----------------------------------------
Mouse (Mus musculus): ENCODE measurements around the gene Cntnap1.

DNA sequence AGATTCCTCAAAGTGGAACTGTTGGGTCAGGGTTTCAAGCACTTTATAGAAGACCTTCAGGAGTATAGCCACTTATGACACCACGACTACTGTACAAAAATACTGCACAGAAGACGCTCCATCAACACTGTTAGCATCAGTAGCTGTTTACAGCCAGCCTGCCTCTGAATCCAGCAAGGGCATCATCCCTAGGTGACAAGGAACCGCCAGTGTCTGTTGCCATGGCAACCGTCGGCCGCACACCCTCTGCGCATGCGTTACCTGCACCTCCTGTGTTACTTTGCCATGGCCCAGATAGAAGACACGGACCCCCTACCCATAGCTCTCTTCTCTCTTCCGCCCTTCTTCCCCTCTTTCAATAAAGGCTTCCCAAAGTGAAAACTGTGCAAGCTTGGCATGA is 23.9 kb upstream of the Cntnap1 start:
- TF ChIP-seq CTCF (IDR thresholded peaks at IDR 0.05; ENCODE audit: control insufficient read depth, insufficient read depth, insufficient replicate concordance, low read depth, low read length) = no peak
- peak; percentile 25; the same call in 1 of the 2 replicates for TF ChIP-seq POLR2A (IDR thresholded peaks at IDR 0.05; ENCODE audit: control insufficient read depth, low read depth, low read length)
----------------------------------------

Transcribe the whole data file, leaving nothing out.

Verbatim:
Mouse (Mus musculus): ENCODE measurements around the gene Cntnap1.

DNA sequence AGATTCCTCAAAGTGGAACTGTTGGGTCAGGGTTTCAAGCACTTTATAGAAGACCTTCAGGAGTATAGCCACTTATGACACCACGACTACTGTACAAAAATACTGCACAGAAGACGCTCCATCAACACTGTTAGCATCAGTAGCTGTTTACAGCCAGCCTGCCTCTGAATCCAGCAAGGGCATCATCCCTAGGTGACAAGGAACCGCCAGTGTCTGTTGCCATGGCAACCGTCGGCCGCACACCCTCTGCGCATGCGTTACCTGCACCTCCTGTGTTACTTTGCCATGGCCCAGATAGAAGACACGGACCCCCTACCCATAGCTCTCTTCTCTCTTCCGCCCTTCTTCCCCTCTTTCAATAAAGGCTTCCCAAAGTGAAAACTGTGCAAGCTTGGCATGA is 23.9 kb upstream of the Cntnap1 start:
- TF ChIP-seq CTCF (IDR thresholded peaks at IDR 0.05; ENCODE audit: control insufficient read depth, insufficient read depth, insufficient replicate concordance, low read depth, low read length) = no peak
- peak; percentile 25; the same call in 1 of the 2 replicates for TF ChIP-seq POLR2A (IDR thresholded peaks at IDR 0.05; ENCODE audit: control insufficient read depth, low read depth, low read length)